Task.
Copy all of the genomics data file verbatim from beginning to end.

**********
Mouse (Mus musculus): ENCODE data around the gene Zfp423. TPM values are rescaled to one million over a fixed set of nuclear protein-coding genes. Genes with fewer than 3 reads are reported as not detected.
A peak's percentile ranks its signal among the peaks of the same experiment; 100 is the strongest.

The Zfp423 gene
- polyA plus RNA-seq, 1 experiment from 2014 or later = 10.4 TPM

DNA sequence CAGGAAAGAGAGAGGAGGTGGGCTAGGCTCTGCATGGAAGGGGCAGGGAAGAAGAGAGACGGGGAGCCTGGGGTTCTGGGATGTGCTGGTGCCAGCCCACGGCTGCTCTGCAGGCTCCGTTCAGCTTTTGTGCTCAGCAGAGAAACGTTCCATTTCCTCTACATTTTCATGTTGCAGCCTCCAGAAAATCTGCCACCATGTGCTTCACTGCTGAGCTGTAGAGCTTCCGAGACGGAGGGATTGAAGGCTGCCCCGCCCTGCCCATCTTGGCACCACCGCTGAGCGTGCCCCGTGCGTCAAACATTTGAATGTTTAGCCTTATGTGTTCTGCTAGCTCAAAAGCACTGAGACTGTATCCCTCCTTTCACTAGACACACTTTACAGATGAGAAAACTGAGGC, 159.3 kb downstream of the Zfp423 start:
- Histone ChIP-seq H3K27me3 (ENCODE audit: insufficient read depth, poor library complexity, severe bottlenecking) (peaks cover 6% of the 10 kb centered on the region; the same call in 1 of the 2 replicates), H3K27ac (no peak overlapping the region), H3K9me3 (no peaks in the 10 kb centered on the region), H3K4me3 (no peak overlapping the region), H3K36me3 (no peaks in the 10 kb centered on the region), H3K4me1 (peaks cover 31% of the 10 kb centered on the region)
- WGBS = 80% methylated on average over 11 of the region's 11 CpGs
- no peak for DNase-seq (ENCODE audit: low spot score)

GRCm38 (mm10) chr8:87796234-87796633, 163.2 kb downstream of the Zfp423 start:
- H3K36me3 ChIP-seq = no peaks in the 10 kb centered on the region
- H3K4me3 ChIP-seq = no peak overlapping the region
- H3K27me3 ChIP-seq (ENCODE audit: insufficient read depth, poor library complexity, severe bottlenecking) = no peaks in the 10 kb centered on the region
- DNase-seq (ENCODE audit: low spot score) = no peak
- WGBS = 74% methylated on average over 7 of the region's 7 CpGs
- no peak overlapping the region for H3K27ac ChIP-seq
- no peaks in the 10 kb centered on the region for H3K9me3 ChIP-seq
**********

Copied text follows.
Mouse (Mus musculus): ENCODE data around the gene Zfp423. TPM values are rescaled to one million over a fixed set of nuclear protein-coding genes. Genes with fewer than 3 reads are reported as not detected.
A peak's percentile ranks its signal among the peaks of the same experiment; 100 is the strongest.

The Zfp423 gene
- polyA plus RNA-seq, 1 experiment from 2014 or later = 10.4 TPM

DNA sequence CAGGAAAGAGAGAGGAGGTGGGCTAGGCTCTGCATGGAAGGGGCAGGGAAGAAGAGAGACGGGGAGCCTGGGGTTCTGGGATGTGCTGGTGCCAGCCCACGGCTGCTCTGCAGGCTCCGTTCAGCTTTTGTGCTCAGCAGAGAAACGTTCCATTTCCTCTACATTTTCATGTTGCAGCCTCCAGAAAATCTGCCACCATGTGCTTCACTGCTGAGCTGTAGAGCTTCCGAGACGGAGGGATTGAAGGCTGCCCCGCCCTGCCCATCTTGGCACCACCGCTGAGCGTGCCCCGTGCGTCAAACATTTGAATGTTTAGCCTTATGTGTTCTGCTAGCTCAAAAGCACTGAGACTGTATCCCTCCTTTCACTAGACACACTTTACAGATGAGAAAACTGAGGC, 159.3 kb downstream of the Zfp423 start:
- Histone ChIP-seq H3K27me3 (ENCODE audit: insufficient read depth, poor library complexity, severe bottlenecking) (peaks cover 6% of the 10 kb centered on the region; the same call in 1 of the 2 replicates), H3K27ac (no peak overlapping the region), H3K9me3 (no peaks in the 10 kb centered on the region), H3K4me3 (no peak overlapping the region), H3K36me3 (no peaks in the 10 kb centered on the region), H3K4me1 (peaks cover 31% of the 10 kb centered on the region)
- WGBS = 80% methylated on average over 11 of the region's 11 CpGs
- no peak for DNase-seq (ENCODE audit: low spot score)

GRCm38 (mm10) chr8:87796234-87796633, 163.2 kb downstream of the Zfp423 start:
- H3K36me3 ChIP-seq = no peaks in the 10 kb centered on the region
- H3K4me3 ChIP-seq = no peak overlapping the region
- H3K27me3 ChIP-seq (ENCODE audit: insufficient read depth, poor library complexity, severe bottlenecking) = no peaks in the 10 kb centered on the region
- DNase-seq (ENCODE audit: low spot score) = no peak
- WGBS = 74% methylated on average over 7 of the region's 7 CpGs
- no peak overlapping the region for H3K27ac ChIP-seq
- no peaks in the 10 kb centered on the region for H3K9me3 ChIP-seq